The New York Times had an article today that could have badly used a bit of economic analysis. The article reports on a provision in the Senate immigration bill that removes the cap on the number of nurses who can enter the country each year.
MORE!Nathan Newman is certainly right about importing nurses and doctors from other countries. Not only does it head off excellent jobs that could be filled by native workers, but it deprives other nations of trained individuals necessary for their development. That said, we do have a supply problem for doctors and, particularly, nurses. We need more. But the problem is in training choke points: We require remarkable amounts of credentialing, and we offer only a small number of places to get the necessary degrees. Last year, 150,000 qualified applicants were turned away from nursing schools -- this amidst a terrific shortage.
THE NEXT 10 WORDS.Brendan Nyhanreports on John McCain's bold plan to end the violence in Iraq:
"One of the things I would do if I were President would be to sit the Shiites and the Sunnis down and say, 'Stop the bullshit,'" said Mr. McCain, according to Shirley Cloyes DioGuardi, an invitee, and two other guests.
INSERT SNOW PUN.Speaking of the unbearable lightness of John Snow's policy knowledge, check out gay liberal ninjaBarney Frank disemboweling him during testimony last week. Snow's embarrassment was so complete that even the Wall Street Journal, no friend of Frank's, couldn't resist highlighting it. Ah, schadenfreude.
IS IT JUST ME? Or does anyone else suspect that maybe half the reason Hastert et al. are so in heat over the Jefferson raid has nothing to do separation of powers and something to do with the fact that if they defend Jefferson and help him stay in the House, the corruption issue doesn�t cut so cleanly for Democrats?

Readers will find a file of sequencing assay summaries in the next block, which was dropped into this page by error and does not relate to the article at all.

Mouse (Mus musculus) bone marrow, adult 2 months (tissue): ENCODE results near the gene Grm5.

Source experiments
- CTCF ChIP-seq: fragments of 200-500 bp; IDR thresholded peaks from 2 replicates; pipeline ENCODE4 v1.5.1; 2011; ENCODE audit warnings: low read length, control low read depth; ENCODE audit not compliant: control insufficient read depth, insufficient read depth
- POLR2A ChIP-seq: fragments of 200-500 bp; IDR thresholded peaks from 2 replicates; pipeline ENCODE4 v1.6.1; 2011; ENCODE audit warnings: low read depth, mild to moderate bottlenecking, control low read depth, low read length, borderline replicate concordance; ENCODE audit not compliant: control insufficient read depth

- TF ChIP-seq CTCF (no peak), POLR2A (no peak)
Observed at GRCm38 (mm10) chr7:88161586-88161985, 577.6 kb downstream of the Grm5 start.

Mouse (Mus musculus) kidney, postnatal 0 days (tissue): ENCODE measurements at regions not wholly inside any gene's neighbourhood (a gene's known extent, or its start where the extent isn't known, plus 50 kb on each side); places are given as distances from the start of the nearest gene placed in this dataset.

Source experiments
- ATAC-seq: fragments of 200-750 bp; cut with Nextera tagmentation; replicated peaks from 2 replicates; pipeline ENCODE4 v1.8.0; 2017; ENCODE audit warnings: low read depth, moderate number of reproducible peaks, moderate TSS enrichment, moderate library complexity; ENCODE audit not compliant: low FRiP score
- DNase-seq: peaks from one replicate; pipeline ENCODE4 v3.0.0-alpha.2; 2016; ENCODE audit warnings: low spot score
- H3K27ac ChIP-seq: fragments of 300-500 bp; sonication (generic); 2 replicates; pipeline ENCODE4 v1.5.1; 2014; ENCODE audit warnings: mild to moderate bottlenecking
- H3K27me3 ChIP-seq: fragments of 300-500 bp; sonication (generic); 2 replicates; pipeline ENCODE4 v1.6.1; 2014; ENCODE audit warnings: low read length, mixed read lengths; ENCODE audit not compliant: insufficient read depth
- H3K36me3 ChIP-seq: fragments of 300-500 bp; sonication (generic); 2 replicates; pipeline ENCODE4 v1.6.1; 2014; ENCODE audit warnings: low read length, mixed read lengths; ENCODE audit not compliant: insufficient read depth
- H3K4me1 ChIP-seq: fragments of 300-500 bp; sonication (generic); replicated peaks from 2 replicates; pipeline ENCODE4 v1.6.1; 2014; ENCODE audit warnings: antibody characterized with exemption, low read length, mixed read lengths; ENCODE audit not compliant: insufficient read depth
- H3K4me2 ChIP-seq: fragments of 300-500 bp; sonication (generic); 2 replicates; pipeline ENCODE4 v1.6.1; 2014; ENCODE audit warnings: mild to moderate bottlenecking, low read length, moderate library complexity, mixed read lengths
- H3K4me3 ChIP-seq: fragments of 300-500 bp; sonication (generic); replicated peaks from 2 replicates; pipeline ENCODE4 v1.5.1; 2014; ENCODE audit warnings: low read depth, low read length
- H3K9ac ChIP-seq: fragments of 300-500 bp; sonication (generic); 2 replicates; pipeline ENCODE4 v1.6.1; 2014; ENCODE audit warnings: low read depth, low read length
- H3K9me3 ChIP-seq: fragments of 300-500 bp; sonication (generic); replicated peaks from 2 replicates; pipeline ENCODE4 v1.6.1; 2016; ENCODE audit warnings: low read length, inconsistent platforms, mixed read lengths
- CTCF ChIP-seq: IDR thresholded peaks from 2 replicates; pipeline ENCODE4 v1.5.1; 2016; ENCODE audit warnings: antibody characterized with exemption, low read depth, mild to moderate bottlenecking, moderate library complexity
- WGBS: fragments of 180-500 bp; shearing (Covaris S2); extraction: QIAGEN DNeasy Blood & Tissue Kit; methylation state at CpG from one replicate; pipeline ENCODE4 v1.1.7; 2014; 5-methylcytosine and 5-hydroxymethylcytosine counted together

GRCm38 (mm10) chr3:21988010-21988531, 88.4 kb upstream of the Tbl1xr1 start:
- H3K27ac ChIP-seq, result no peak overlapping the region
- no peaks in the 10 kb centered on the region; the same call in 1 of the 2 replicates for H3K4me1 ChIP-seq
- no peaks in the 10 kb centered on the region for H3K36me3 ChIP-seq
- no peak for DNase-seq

I�m fairly certain that Pelosi and other leaders want him out. But they�re afraid to stand up to Charlie Rangel. As the senior/most influential African American House member, Charlie is the one who can cut Jefferson loose, and he should face public pressure to do so. If I still had my old New York magazine column, I know what I�d be writing this week.
POLICING THE CAPITOL. I know this is an out of season remark and all good liberals should be both distancing themselves from corrupt Rep. William Jefferson and mocking the GOP leadership for suddenly taking issue with the problem of executive branch overreach under circumstances that appear designed to make it easier for congressmen to take bribes, but Dennis Hastert and the other congressional leaders are right on the merits here.
IGNORANCE IS BLISS.Robert Zoellick was pretty ineffective as US Trade Representative, so I'm not sure we should shed too many tears over him not getting the Treasury Secretary job. The explanation for why he's not getting it, however, is moronic. The White House is looking for someone "who would command more respect on Wall Street, in international financial markets, on Capitol Hill and among the public" than does John Snow. Zoellick doesn't fit the bill because the White House wants a guy "who would be a better salesman" than Zoellick, who "is more widely admired for his policy knowledge."
JUST WONDERING. Okay, I�m not stupid enough to think that I just won a seven-figure sum in the Australian lottery (for starters, I didn�t enter it). But reading through the email I just got made me wonder: How does this scam work? According to Valentino von Kahn (Mrs.), the �coordinator� of the Australian Lottery who �signed� the email, I�m to contact a bank in the Netherlands and give them the following information: name, phone number, fax number, address, and amount won.
JUST POSTED ON TAP ONLINE: NOT SO FAST. From our June print issue: Mike TomaskyassessesPeter Beinart's new book, The Good Fight, and finds that, when it comes to Iraq, there are accounts still to be settled.